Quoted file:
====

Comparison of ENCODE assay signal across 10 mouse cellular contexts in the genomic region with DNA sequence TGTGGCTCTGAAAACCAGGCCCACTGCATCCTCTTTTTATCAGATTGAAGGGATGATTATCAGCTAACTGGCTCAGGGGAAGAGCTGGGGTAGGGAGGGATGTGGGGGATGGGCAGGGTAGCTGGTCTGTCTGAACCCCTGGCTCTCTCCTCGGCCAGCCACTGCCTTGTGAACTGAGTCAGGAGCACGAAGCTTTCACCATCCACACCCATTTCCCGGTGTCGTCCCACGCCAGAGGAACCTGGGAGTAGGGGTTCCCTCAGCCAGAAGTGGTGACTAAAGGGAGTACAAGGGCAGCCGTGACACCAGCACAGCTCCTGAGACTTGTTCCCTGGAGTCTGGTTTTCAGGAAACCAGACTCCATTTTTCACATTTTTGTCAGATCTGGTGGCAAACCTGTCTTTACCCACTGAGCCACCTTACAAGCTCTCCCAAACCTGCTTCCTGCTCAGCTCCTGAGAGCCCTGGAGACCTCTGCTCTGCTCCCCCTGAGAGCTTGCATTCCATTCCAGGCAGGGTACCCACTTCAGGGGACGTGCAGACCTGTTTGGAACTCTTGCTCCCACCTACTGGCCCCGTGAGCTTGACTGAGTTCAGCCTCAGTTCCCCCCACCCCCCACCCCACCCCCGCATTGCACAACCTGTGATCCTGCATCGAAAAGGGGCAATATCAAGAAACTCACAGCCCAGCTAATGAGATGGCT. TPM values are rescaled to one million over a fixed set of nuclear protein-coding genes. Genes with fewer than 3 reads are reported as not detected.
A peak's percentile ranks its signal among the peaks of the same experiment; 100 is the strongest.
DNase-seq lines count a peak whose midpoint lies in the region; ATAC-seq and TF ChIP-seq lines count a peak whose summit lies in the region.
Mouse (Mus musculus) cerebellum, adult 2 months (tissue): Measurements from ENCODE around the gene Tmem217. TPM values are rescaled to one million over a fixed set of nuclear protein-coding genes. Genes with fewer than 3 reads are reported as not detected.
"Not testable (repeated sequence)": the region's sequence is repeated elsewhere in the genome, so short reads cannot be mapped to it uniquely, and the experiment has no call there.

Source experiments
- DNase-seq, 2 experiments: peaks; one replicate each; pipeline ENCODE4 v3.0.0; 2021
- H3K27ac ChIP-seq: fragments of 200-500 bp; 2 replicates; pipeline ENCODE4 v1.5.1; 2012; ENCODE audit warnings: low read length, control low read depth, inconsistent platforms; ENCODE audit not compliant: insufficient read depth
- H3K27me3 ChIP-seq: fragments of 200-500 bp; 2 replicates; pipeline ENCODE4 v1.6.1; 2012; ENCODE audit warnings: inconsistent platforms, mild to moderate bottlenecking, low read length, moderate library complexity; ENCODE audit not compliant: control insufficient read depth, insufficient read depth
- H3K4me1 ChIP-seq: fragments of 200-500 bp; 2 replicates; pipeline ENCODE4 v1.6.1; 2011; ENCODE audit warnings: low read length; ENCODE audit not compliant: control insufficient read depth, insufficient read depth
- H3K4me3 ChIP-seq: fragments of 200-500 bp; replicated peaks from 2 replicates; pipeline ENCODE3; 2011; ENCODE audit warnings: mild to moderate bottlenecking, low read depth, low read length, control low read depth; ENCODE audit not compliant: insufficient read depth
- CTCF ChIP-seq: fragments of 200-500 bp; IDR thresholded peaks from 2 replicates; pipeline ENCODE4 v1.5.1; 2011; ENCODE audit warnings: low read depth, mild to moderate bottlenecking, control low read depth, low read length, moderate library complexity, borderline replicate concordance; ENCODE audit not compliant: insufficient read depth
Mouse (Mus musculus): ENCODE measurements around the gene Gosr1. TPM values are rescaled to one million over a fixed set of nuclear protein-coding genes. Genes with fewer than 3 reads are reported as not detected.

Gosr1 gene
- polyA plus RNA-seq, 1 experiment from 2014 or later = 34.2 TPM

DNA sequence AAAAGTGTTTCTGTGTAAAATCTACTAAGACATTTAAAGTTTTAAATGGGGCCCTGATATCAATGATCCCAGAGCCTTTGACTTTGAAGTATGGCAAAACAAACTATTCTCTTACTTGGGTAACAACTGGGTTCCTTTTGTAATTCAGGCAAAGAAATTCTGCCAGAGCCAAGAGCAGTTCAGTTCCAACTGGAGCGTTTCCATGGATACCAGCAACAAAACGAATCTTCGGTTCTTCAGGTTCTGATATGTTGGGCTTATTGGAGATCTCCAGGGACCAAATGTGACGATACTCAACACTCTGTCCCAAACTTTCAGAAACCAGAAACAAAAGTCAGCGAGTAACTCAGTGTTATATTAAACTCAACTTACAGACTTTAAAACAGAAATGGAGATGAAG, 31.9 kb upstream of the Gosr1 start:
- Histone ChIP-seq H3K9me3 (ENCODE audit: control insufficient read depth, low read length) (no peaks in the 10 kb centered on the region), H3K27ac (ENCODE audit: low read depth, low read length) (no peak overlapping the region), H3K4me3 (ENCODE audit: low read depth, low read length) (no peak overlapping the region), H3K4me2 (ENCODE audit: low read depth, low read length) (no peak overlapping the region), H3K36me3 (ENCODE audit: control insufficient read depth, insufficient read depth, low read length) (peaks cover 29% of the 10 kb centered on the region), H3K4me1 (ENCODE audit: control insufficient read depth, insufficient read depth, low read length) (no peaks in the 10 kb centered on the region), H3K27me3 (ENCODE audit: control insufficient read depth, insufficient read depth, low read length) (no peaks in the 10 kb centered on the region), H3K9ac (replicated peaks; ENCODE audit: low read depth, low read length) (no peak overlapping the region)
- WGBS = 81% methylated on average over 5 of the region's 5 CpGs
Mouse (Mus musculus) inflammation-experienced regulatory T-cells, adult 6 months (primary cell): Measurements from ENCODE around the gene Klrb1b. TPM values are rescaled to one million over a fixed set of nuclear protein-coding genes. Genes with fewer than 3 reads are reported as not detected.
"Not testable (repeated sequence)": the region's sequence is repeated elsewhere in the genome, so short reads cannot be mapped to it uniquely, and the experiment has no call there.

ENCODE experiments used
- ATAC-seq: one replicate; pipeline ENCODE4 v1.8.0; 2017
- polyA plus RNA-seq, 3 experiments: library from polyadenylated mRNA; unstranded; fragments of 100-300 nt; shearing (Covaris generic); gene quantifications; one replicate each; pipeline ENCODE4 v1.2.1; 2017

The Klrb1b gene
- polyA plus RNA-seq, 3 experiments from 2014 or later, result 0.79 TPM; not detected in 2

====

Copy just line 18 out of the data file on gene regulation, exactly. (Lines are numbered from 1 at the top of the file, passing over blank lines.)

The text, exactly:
- WGBS = 81% methylated on average over 5 of the region's 5 CpGs